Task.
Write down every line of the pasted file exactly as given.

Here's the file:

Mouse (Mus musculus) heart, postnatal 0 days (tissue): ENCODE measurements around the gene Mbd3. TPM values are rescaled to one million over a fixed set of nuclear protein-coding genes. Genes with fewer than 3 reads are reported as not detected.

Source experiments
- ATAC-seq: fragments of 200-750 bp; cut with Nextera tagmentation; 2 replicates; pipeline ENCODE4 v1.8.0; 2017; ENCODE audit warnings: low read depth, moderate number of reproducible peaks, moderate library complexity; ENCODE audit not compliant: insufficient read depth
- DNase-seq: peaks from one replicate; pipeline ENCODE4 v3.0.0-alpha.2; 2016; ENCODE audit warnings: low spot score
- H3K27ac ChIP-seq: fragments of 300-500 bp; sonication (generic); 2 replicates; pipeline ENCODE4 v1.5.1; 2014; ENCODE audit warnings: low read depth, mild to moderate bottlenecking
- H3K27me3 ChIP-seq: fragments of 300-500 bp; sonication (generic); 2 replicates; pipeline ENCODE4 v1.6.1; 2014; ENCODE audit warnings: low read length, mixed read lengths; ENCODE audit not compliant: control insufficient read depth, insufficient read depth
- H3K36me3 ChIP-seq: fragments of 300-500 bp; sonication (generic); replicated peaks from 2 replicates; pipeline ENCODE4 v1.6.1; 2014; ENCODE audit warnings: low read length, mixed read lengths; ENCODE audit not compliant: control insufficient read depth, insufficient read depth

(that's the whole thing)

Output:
Mouse (Mus musculus) heart, postnatal 0 days (tissue): ENCODE measurements around the gene Mbd3. TPM values are rescaled to one million over a fixed set of nuclear protein-coding genes. Genes with fewer than 3 reads are reported as not detected.

Source experiments
- ATAC-seq: fragments of 200-750 bp; cut with Nextera tagmentation; 2 replicates; pipeline ENCODE4 v1.8.0; 2017; ENCODE audit warnings: low read depth, moderate number of reproducible peaks, moderate library complexity; ENCODE audit not compliant: insufficient read depth
- DNase-seq: peaks from one replicate; pipeline ENCODE4 v3.0.0-alpha.2; 2016; ENCODE audit warnings: low spot score
- H3K27ac ChIP-seq: fragments of 300-500 bp; sonication (generic); 2 replicates; pipeline ENCODE4 v1.5.1; 2014; ENCODE audit warnings: low read depth, mild to moderate bottlenecking
- H3K27me3 ChIP-seq: fragments of 300-500 bp; sonication (generic); 2 replicates; pipeline ENCODE4 v1.6.1; 2014; ENCODE audit warnings: low read length, mixed read lengths; ENCODE audit not compliant: control insufficient read depth, insufficient read depth
- H3K36me3 ChIP-seq: fragments of 300-500 bp; sonication (generic); replicated peaks from 2 replicates; pipeline ENCODE4 v1.6.1; 2014; ENCODE audit warnings: low read length, mixed read lengths; ENCODE audit not compliant: control insufficient read depth, insufficient read depth